I geek out over good-looking ice in a cocktail. For this, I have to thank the growing current of like-minded folks — bartenders and cocktail bloggers alike — who have championed the resurgence of craft ice. People who, if not obsessive about the aesthetics of well-made ice, certainly value its role in the construction of a quality cocktail.
It's true, you don't add ice to a glass just because it's pretty — it serves a genuine function. When asked in an interview with StarChefs what his favorite tool behind the bar was, The Varnish's Eric Alperin responded, "ice is a bartender's best friend. Once ice is introduced to a liquid it changes forever." It's an ingredient. And though rarely listed in drink recipes, the size, shape, and even flavor of the ice used to make a cocktail influences the final product. These first two characteristics in particular are important because of the way they affect how a cocktail is chilled.
According to Gianfranco Verga, an experienced bartender and consultant for Tippling Bros., the "dilution factor" is precisely why the dense, perfectly 1"x1" cubes have come into fashion at today's craft cocktail establishments.
"Mathematically, these cubes have a much smaller surface area in respect to the amount of ice than most ice shapes," he noted. "That means we can shake drinks harder and longer to get them really cold but not too watered down."
Interestingly, Verga credits the fishing industry for the revival of great ice. Apparently the now-popular cubes, made by machines from companies like Kold-Draft, are also great for packing fish. The high demand from the fishing industry kept the machines in production and circulating until eventually, they found their way to the bar.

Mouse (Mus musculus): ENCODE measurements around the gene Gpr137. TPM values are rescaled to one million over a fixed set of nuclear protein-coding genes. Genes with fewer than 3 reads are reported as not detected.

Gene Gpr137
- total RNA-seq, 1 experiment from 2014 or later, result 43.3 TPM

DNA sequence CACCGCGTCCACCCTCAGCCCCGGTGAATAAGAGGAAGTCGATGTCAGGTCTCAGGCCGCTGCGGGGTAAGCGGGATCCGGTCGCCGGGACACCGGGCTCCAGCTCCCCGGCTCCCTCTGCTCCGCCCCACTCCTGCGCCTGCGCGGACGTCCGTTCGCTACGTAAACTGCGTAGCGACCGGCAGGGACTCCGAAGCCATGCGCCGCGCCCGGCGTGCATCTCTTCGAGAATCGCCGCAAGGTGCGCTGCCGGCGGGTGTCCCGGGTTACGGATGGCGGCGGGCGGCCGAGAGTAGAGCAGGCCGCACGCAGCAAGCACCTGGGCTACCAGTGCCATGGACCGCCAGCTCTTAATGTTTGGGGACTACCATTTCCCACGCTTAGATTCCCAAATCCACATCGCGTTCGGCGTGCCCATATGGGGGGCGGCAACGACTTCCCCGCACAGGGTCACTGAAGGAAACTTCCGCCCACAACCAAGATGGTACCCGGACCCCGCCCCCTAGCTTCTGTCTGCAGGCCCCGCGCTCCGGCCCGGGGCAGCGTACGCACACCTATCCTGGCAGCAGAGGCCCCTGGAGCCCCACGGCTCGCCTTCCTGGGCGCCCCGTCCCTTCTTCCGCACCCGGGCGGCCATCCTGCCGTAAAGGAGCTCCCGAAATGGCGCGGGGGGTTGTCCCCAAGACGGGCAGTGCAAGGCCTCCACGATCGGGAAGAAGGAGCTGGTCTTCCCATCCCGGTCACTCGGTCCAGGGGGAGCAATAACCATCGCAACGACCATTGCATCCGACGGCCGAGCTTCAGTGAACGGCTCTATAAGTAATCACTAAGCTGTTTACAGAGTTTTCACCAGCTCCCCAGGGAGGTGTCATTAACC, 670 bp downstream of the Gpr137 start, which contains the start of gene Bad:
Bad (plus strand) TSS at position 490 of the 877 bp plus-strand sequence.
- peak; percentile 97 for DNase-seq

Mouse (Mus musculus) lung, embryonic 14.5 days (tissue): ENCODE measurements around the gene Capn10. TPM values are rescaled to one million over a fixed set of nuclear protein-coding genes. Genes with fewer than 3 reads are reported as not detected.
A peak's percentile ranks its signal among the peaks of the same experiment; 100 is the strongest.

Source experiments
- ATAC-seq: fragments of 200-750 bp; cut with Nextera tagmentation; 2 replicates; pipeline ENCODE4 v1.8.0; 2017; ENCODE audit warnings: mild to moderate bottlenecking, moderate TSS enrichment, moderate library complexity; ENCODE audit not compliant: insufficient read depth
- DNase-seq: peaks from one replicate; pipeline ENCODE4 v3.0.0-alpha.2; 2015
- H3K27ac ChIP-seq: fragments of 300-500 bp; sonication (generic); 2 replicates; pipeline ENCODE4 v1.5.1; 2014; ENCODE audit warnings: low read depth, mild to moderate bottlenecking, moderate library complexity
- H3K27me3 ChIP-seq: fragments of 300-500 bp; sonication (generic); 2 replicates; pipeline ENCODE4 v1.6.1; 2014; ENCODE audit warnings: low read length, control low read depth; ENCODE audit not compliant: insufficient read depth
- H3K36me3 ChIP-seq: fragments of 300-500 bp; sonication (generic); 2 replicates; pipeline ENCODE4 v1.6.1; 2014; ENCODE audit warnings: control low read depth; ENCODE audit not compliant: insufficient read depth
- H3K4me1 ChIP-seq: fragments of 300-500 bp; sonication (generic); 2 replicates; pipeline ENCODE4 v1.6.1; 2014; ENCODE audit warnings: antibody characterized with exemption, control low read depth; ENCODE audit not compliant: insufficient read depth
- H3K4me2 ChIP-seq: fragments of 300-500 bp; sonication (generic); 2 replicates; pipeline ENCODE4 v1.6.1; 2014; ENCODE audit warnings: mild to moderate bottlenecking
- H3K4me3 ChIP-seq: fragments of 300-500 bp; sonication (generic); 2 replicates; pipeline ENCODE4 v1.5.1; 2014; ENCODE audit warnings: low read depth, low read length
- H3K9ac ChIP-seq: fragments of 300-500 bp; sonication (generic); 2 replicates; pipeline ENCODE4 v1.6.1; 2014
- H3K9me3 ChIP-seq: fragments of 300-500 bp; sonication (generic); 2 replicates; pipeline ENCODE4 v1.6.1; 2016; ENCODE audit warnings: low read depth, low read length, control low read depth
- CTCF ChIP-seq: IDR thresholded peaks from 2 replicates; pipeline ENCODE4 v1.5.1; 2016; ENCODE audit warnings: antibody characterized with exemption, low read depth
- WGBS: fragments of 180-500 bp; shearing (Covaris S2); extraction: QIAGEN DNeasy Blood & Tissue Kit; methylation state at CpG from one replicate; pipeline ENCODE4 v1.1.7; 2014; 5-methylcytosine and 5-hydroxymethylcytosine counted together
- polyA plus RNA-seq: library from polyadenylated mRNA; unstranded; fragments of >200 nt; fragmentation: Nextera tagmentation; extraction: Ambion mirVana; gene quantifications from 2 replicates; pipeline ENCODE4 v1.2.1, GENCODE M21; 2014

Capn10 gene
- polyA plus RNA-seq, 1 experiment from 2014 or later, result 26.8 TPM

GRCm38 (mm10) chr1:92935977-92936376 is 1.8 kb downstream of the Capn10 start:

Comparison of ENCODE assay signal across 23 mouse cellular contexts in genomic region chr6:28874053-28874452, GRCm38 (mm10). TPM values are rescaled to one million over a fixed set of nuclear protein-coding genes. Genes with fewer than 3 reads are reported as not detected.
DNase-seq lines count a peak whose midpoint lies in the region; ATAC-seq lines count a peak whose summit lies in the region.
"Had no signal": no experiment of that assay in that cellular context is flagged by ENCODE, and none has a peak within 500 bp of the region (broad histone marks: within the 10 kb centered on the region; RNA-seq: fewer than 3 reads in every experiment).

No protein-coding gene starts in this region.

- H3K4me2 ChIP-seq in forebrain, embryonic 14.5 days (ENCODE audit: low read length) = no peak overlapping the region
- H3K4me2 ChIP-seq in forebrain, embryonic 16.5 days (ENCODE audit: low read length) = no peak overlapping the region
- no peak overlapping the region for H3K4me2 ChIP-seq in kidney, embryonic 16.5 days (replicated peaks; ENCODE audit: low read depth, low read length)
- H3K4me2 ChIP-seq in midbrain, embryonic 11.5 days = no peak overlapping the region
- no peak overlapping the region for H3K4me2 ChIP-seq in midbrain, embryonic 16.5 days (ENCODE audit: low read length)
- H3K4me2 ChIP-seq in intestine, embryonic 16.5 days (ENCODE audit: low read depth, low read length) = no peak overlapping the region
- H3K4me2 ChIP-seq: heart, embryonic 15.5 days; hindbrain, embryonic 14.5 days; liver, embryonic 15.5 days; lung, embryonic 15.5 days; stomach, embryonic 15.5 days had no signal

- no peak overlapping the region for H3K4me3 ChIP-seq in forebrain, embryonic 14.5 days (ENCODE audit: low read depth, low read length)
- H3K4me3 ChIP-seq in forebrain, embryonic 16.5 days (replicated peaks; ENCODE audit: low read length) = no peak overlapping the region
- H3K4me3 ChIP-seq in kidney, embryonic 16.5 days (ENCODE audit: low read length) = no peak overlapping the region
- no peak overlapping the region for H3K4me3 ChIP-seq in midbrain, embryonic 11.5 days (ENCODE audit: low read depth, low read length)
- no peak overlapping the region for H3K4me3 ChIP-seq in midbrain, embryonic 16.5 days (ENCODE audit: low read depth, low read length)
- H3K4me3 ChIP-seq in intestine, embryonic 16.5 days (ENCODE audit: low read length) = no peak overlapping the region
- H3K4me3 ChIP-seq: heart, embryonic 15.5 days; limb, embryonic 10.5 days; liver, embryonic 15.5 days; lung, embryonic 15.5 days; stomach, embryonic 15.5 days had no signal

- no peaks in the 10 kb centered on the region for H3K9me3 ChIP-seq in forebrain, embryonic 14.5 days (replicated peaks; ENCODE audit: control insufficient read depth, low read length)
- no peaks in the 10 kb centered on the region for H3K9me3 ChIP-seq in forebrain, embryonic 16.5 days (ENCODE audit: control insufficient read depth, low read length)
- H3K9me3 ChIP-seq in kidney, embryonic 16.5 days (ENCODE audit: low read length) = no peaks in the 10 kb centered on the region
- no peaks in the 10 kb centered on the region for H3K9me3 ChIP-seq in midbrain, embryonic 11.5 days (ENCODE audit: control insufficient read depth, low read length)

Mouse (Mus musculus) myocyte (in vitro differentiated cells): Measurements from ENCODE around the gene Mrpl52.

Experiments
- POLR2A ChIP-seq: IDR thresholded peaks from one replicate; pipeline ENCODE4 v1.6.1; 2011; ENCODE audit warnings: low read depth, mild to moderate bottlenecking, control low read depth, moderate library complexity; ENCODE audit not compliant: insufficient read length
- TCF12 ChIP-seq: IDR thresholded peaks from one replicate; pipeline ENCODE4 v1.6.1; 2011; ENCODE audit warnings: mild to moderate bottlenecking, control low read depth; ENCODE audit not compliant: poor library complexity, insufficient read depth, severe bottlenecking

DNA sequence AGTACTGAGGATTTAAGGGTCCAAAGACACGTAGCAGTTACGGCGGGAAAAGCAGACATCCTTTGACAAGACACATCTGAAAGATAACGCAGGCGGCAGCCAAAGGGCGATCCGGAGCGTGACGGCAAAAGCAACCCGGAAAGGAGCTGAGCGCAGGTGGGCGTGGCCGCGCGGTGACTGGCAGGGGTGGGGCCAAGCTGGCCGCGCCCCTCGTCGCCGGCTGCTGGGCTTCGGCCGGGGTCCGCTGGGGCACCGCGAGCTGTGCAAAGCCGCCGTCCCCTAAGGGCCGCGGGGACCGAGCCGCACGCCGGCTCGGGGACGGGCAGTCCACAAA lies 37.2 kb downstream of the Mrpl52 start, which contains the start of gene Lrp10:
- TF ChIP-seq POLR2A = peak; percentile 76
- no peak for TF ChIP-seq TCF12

But anyone that has visited the likes of Dram and Death & Co. in New York, Alembic in San Francisco, The Violet Hour in Chicago or Cure in New Orleans, can attest that craft ice goes impressively beyond the cube. Crystal clear chunks of ice chipped to order from a giant block, jawbreaker-esque spheres, thick half-cylinders custom-molded to fit the glass.
Even though the extensive ice programs at such places require a great deal of work and a well-trained staff (not to mention can run up quite a tab for the bar itself), the trend doesn't seem to be tapering off. In fact, the soon-to-open bar Weather Up in New York's TriBeCa neighborhood, is taking the concept to almost unprecidented levels: becoming the first bar on the East Coast to do their own ice harvesting and production.
The belief is that the craft improves the product and better represents the ingredients. And at places like the Franklin Mortgage & Investment Co. in Philadelphia, where drink-sprecific pieces of ice are hand-chiseled from 40- to 50-pound blocks, the spectacle of the craft is essential to the bar experience. I mean, just look at the ice in these cocktails and tell me you aren't inspired to marvel, and order another round.